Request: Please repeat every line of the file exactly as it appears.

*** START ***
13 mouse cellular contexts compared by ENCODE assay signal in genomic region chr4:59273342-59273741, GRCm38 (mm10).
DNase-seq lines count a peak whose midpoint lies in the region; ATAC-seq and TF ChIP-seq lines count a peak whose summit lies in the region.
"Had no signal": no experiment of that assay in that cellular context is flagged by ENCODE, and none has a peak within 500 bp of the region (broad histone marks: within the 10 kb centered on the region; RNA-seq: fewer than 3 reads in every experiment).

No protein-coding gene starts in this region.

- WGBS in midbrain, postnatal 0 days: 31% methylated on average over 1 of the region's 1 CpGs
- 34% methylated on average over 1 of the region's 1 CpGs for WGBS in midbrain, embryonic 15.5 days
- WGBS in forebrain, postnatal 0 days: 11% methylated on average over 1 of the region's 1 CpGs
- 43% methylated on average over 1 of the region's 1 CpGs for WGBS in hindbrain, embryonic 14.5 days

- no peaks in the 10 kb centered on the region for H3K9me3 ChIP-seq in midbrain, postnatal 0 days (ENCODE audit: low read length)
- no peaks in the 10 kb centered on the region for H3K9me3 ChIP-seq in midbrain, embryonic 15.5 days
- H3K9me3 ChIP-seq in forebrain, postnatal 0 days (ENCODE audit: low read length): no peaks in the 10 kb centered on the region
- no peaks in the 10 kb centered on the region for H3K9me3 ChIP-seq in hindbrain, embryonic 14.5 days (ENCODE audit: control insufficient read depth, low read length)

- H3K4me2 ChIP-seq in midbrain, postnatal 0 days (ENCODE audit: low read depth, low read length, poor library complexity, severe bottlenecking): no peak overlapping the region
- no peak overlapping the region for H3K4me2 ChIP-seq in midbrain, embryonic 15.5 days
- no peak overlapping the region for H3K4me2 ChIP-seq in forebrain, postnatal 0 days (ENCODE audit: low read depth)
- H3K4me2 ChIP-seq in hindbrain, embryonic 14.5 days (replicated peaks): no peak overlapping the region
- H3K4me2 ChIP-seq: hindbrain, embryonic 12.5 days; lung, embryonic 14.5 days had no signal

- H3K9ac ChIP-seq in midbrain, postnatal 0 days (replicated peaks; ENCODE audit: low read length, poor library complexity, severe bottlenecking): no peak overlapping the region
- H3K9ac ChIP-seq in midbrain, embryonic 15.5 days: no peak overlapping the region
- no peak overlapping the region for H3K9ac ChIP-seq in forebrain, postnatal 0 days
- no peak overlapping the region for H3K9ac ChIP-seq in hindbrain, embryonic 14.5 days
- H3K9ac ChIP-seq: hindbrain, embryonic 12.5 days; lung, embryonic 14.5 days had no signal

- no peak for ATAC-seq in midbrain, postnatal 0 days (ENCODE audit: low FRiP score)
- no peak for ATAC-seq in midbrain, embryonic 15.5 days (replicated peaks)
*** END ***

13 mouse cellular contexts compared by ENCODE assay signal in genomic region chr4:59273342-59273741, GRCm38 (mm10).
DNase-seq lines count a peak whose midpoint lies in the region; ATAC-seq and TF ChIP-seq lines count a peak whose summit lies in the region.
"Had no signal": no experiment of that assay in that cellular context is flagged by ENCODE, and none has a peak within 500 bp of the region (broad histone marks: within the 10 kb centered on the region; RNA-seq: fewer than 3 reads in every experiment).

No protein-coding gene starts in this region.

- WGBS in midbrain, postnatal 0 days: 31% methylated on average over 1 of the region's 1 CpGs
- 34% methylated on average over 1 of the region's 1 CpGs for WGBS in midbrain, embryonic 15.5 days
- WGBS in forebrain, postnatal 0 days: 11% methylated on average over 1 of the region's 1 CpGs
- 43% methylated on average over 1 of the region's 1 CpGs for WGBS in hindbrain, embryonic 14.5 days

- no peaks in the 10 kb centered on the region for H3K9me3 ChIP-seq in midbrain, postnatal 0 days (ENCODE audit: low read length)
- no peaks in the 10 kb centered on the region for H3K9me3 ChIP-seq in midbrain, embryonic 15.5 days
- H3K9me3 ChIP-seq in forebrain, postnatal 0 days (ENCODE audit: low read length): no peaks in the 10 kb centered on the region
- no peaks in the 10 kb centered on the region for H3K9me3 ChIP-seq in hindbrain, embryonic 14.5 days (ENCODE audit: control insufficient read depth, low read length)

- H3K4me2 ChIP-seq in midbrain, postnatal 0 days (ENCODE audit: low read depth, low read length, poor library complexity, severe bottlenecking): no peak overlapping the region
- no peak overlapping the region for H3K4me2 ChIP-seq in midbrain, embryonic 15.5 days
- no peak overlapping the region for H3K4me2 ChIP-seq in forebrain, postnatal 0 days (ENCODE audit: low read depth)
- H3K4me2 ChIP-seq in hindbrain, embryonic 14.5 days (replicated peaks): no peak overlapping the region
- H3K4me2 ChIP-seq: hindbrain, embryonic 12.5 days; lung, embryonic 14.5 days had no signal

- H3K9ac ChIP-seq in midbrain, postnatal 0 days (replicated peaks; ENCODE audit: low read length, poor library complexity, severe bottlenecking): no peak overlapping the region
- H3K9ac ChIP-seq in midbrain, embryonic 15.5 days: no peak overlapping the region
- no peak overlapping the region for H3K9ac ChIP-seq in forebrain, postnatal 0 days
- no peak overlapping the region for H3K9ac ChIP-seq in hindbrain, embryonic 14.5 days
- H3K9ac ChIP-seq: hindbrain, embryonic 12.5 days; lung, embryonic 14.5 days had no signal

- no peak for ATAC-seq in midbrain, postnatal 0 days (ENCODE audit: low FRiP score)
- no peak for ATAC-seq in midbrain, embryonic 15.5 days (replicated peaks)